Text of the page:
Thompson v. Social Security Administration Commissioner
MEMORANDUM OPINION. Signed by Honorable James R. Marschewski on March 9, 2012. (lw)
IN THE UNITED STATES DISTRICT COURT
WESTERN DISTRICT OF ARKANSAS
FORT SMITH DIVISION
Civil No. 11-2042
MICHAEL J. ASTRUE, Commissioner of
Social Security Administration
Factual and Procedural Background
Plaintiff, Gloria Thompson, brings this action seeking judicial review, pursuant to 42 U.S.C.
§ 405(g), of a decision of the Commissioner of the Social Security Administration (“Commissioner”)
denying her applications for disability insurance benefits (“DIB”) and supplemental security income
(“SSI”) under Titles II and XVI of the Social Security Act (“the Act”).
Plaintiff protectively filed her DIB application on November 27, 2007. Tr. 44. She filed her
SSI application on March 6, 2008. Tr. 44. In both applications, Plaintiff alleged a disability onset
date of January 1, 2003, due to bipolar disorder, anxiety, depression, seizures, and allergies. Tr. 145.
On the alleged onset date, Plaintiff was forty two years old with a limited education. Tr. 55, 153,
514. She has past work as a general laborer, waitress, carpentry laborer, assembler, and food
preparer. Tr. 55, 146-147, 155-162.
Plaintiff’s applications were denied at the initial and reconsideration levels. Tr. 62-68, 70-73.
At Plaintiff’s request, an administrative hearing was held on August 18, 2009. Tr. 19-36. Plaintiff
was present at this hearing and represented by counsel. The ALJ rendered an unfavorable decision
on January 4, 2010, finding Plaintiff was not disabled within the meaning of the Act. Tr. 41-57.
Subsequently, the Appeals Council denied Plaintiff’s Request for Review on January 24, 2011, thus
making the ALJ’s decision the final decision of the Commissioner. Tr. 1-3. Plaintiff now seeks
judicial review of that decision.
Plaintiff has a history of depression, suicide attempts, abdominal pain, allergies, and eczema.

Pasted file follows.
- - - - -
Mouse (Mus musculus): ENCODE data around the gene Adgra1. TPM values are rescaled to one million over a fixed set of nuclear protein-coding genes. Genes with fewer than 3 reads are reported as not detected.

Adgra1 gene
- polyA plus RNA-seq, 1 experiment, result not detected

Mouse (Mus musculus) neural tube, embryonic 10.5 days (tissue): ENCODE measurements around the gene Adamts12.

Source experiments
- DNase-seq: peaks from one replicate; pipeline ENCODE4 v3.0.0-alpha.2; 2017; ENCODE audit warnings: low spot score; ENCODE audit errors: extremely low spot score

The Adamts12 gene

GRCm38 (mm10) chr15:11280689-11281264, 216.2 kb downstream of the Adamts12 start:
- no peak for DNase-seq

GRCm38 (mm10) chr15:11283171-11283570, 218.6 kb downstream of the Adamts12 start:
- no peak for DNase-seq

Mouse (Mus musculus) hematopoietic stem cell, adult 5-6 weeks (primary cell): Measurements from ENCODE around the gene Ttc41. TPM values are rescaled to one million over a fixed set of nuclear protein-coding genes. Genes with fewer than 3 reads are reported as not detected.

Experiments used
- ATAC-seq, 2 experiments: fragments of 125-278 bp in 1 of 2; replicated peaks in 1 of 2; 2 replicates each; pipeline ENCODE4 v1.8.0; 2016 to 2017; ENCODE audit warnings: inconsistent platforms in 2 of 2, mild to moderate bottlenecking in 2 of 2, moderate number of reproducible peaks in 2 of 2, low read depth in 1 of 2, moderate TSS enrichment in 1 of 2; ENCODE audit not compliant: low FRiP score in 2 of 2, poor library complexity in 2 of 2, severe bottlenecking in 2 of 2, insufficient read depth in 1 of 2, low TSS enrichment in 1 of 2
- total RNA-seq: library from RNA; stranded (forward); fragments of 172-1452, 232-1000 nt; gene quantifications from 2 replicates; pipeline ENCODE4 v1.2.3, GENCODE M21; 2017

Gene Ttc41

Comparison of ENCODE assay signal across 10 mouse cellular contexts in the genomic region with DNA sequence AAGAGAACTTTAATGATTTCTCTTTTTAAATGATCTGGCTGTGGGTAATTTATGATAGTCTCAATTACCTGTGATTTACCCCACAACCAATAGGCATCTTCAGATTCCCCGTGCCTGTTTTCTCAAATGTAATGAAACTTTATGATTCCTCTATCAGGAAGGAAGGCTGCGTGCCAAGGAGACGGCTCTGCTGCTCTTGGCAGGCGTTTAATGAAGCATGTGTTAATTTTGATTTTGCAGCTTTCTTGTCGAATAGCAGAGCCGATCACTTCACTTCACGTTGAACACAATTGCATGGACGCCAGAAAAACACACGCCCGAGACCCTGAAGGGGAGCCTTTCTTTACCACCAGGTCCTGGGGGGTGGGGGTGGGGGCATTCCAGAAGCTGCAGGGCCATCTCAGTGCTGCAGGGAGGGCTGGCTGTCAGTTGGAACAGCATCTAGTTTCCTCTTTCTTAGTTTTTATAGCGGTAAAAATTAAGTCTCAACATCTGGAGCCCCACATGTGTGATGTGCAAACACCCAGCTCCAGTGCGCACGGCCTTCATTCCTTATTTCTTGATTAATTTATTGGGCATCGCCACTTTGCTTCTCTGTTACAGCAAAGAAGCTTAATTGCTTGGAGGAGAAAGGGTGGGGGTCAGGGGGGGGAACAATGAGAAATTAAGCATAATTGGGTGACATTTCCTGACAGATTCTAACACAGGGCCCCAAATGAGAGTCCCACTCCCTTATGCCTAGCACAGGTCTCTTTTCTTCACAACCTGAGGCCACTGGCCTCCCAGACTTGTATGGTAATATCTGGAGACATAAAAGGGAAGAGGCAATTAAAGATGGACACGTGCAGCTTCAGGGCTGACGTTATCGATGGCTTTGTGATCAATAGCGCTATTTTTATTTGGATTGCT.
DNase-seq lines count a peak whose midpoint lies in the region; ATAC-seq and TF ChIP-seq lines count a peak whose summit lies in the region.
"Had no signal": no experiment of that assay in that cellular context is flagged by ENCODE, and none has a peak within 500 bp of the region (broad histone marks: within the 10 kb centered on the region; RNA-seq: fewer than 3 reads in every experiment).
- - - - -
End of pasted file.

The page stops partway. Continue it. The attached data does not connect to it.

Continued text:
Plaintiff underwent allergy testing in March 2002. Tr. 249-252. Results revealed allergies to mold
spores, banana, cats, pork, wheat, and beef. Tr. 249. Paul A. Schkade, M.D., diagnosed Plaintiff
with eczema, hives, and severe pruritus with insomnia. Tr. 249-250. Dr. Schkade prescribed Zyrtec
and Hydroxyzine. Tr. 250. He noted that psychological distress could play a very strong role in
Plaintiff’s medical problems. Tr. 252. Plaintiff was treated on numerous occasions in the emergency
room for severe rashes and eczema. Tr. 245-248, 333-344, 375-381, 465-470, 645-647, 682-768.
On February 21, 2007, Plaintiff was treated at Sparks Regional Medical Center (“Sparks”)
for acute anxiety and stress related to her husband’s heart attack and subsequent death. Tr. 369-374,
On April 15, 2007, Plaintiff was transferred from Sparks to The BridgeWay Hospital after
attempting suicide by cutting her wrist. Tr. 273-284, 382-389, 458-464. On intake, Plaintiff was
in acute distress over the death of her husband. Tr. 275. Plaintiff’s medications included Lexapro,
Xanax, Hydrocodone/acetaminophen, and Zyrtec. Tr. 275. On examination, Plaintiff was depressed,
sad, and tearful, with restricted range. Tr. 276. Motor activity was slowed. Tr. 276. Thought
processes were linear and goal-directed and thought content was positive for suicidal thoughts
without current intent or plan. Tr. 277. Plaintiff’s insight was good, but her judgment was poor
based on self-harm. Tr. 277. Richard Owings, M.D., diagnosed Plaintiff with major depressive
disorder, single episode, severe, without psychotic features, and bereavement. Tr. 278-279. He
estimated Plaintiff’s Global Assessment of Functioning (“GAF”) score at 20. Tr. 279.
On April 17, 2007, Dr. Owings diagnosed Plaintiff with adjustment disorder with depressed
mood and a history of recurrent major depression. Tr. 281-282. He determined Plaintiff required
inpatient hospitalization and suicide precautions. Tr. 282. Dr. Owings increased Plaintiff’s dosage
of Lexapro and switched her from Xanax to Klonopin. Tr. 282. Plaintiff was discharged from
BridgeWay on April 20, 2007. Tr. 273-274. At the time of discharge, Plaintiff expressed
hopefulness about recovery. Tr. 273. Dr. Owings estimated Plaintiff’s GAF score at 50 and
prescribed Valium, Celexa, Bactrim, and Vicodin. Tr. 274. She was referred to Western Arkansas
Counseling and Guidance Center (“WACGC”) for continuing treatment. Tr. 274.
On May 12, 2007, Plaintiff was transferred from Sparks to Arkansas State Hospital after a
suicide attempt. Tr. 285-288, 390-398, 450-457. On examination, Plaintiff appeared depressed with
a dysphoric tearful mood. Tr. 285-286. Plaintiff’s thoughts were rational, relevant, and goaldirected, but her judgment was limited due to continued suicidality. Tr. 285. Kenneth Dowless,
M.D., diagnosed Plaintiff with major depressive disorder, single episode, and estimated her GAF
score at 21. Tr. 287-288. While hospitalized, Plaintiff was treated with Celexa, Valium, and Zyrtec.
Tr. 287. At the time of discharge on May 30, 2007, she was in good spirits and denied any thoughts